Later that night Stephen was found on the ground, one floor down from the ward, outside of an open window. He was transferred to a nearby emergency department and then to a critical care ward to treat his injuries. After a period of recovery, Stephen was transferred to a specialist palliative care centre for ongoing care. After a few days he tested positive for COVID-19 after which his condition deteriorated, and Stephen died.

The reference event investigation considered many aspects of the wider healthcare system that contributed to Stephen’s care. However, this report focuses specifically on the care related to the use and monitoring of Stephen’s ambulatory infusion pump. Additional investigations were carried out by other organisations for aspects which were outside the scope of the HSSIB investigation.

The investigation

An investigation was carried out to explore factors that can affect the ability of patients to reliably receive their medication via an ambulatory infusion pump. The focus was on this specific type of device as they are used widely across healthcare providers in England for patients receiving palliative care.

The investigation focused on:

  • Equipment controls that enable effective delivery of medication.
  • Environmental and staff factors that can influence the monitoring of medication delivery via ambulatory infusion pumps.


  • Current ambulatory infusion pump alarms may not effectively notify staff of hazardous situations (situations where intervention by a healthcare professional is needed because there is potential for harm to a patient). Alarms may occur, but if staff are not alerted to them, the required interventions may not take place.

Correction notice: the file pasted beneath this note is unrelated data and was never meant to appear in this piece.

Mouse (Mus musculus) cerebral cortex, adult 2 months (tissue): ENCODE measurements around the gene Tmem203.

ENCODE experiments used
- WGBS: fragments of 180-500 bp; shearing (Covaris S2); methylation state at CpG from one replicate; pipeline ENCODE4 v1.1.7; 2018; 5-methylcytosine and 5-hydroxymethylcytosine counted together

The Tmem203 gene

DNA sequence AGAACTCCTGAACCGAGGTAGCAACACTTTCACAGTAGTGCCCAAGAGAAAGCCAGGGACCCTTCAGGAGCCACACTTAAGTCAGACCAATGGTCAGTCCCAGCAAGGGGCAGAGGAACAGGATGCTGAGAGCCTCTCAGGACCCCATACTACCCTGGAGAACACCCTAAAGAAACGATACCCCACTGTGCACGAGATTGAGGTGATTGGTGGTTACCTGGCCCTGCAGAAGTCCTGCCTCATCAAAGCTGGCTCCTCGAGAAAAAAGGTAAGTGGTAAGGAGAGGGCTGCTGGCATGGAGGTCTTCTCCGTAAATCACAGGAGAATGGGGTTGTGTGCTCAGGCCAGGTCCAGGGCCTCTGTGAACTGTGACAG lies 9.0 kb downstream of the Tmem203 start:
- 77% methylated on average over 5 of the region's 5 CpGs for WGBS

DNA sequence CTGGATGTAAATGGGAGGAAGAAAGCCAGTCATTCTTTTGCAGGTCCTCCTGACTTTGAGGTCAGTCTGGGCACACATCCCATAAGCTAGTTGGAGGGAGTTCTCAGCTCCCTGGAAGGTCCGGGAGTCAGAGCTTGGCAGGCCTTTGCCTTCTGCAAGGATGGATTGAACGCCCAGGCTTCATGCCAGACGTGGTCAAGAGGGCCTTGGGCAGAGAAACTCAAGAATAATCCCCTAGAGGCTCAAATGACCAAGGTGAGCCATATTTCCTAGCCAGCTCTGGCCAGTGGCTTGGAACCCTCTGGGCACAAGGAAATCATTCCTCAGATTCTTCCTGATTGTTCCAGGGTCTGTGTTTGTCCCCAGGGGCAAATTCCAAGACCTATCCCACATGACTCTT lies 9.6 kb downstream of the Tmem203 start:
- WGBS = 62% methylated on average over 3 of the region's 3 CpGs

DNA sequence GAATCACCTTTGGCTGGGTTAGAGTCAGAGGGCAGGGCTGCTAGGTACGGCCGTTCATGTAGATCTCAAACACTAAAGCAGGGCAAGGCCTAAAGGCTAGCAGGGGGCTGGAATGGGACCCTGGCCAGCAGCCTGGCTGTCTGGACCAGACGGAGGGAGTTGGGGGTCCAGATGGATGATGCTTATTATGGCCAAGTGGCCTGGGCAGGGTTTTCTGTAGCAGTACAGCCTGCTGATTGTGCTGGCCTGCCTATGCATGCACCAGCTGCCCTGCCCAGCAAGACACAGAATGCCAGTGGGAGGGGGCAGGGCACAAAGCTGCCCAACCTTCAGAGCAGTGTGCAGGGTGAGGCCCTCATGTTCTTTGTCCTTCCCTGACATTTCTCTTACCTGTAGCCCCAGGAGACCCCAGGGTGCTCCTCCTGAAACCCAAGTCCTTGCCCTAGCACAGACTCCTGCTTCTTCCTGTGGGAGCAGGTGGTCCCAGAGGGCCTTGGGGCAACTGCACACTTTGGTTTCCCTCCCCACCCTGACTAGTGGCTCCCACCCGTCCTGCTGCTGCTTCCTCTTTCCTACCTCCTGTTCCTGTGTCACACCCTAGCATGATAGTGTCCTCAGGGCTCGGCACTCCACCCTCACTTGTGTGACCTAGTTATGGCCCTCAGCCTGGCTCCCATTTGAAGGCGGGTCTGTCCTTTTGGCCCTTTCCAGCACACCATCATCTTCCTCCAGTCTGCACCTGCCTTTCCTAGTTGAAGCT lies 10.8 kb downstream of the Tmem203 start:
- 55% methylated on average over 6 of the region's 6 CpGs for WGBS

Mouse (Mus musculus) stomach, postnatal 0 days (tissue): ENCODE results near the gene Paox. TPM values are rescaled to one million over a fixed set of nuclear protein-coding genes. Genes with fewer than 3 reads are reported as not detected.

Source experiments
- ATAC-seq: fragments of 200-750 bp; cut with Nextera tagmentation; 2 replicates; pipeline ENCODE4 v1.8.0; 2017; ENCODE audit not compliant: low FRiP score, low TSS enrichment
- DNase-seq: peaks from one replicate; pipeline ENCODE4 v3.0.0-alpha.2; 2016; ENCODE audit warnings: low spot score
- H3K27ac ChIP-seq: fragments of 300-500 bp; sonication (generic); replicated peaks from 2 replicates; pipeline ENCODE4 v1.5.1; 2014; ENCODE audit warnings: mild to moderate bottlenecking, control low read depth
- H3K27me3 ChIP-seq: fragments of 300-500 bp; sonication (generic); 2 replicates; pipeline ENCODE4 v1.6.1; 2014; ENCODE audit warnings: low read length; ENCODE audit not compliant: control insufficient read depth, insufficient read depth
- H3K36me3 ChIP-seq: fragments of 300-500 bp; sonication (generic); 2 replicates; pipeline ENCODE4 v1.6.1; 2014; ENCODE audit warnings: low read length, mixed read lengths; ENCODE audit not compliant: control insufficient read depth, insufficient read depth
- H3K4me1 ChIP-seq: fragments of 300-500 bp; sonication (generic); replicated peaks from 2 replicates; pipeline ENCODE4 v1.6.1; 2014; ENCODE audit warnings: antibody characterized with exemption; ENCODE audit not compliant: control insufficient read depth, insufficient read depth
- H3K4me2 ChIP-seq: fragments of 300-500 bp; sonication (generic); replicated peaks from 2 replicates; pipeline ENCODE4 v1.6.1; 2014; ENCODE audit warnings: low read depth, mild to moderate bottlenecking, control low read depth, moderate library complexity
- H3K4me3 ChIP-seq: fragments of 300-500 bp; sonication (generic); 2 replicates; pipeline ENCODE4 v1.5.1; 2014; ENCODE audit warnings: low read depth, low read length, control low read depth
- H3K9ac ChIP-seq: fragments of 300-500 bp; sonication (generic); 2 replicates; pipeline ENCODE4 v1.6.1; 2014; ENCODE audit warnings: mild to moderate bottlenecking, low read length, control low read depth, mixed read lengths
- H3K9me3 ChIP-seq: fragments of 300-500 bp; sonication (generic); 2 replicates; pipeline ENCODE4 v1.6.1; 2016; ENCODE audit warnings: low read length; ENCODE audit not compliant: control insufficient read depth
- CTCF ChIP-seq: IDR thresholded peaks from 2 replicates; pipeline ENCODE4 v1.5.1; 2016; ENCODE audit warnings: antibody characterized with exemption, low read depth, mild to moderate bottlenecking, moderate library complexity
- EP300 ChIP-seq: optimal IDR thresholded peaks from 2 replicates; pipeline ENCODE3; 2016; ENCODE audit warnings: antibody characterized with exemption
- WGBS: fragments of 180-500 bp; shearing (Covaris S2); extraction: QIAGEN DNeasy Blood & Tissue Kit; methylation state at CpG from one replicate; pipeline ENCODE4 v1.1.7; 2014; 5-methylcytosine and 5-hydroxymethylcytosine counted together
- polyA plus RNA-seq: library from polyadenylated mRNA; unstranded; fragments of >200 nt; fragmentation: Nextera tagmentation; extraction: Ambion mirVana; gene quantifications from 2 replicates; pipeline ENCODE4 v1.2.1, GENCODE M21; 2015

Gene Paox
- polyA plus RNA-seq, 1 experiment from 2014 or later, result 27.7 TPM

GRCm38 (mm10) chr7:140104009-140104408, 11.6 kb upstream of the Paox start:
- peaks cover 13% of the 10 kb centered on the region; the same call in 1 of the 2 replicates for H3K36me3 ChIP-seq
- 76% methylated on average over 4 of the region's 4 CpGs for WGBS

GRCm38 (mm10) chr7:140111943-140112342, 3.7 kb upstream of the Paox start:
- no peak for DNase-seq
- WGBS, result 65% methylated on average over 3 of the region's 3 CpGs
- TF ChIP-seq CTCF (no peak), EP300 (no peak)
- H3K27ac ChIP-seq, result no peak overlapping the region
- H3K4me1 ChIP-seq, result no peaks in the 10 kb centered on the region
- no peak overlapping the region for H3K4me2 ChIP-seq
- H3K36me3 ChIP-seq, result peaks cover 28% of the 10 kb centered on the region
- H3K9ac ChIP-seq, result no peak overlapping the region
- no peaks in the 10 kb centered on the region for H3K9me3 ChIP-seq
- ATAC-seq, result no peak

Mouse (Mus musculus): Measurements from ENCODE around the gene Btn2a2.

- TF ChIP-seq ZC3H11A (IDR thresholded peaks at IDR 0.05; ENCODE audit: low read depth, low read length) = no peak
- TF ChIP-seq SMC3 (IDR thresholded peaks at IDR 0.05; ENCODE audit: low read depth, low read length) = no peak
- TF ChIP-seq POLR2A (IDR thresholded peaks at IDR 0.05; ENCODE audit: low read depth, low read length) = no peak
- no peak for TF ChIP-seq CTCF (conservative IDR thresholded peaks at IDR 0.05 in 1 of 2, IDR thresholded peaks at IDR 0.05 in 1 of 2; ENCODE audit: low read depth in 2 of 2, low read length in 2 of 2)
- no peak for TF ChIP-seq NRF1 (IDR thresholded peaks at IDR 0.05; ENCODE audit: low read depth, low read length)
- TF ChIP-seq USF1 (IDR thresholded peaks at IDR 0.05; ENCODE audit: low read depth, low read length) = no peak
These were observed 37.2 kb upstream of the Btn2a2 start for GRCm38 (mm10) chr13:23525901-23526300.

• Current national reporting systems are complicated and do not support the capture and sharing of medical device related incidents across appropriate national bodies.
  • To enable the effective cross organisational sharing of incident data local incident reporting systems, which feed into the NHS England Learn from Patient Safety Events service, would need to meet the Medicines and Healthcare products Regulatory Agency (MHRA) data standards.
  • The main factors that affect staff’s ability to hear an alarm and intervene in a hazardous situation are the infrastructure and working environment in which infusion pumps are used.
  • When staff cannot hear or see an alarm, outside of the 4 hourly infusion pump staff checks, they are reliant on patients or families to alert them to issues with an ambulatory infusion pump. This is not always possible when the patient is unwell.
  • International standards used by manufacturers of medical devices do not fully consider the environment in which the equipment is used.
  • NHS staff are not always given guidance on how to use specific medical devices in the context of their varying environments, and how this may affect patient safety.
  • The inability to access the Palliative Care Formulary (a best practice guide for medication prescribers), as a free resource, may have an impact on patient safety. This can be both in the palliative care specialism and across the wider healthcare system.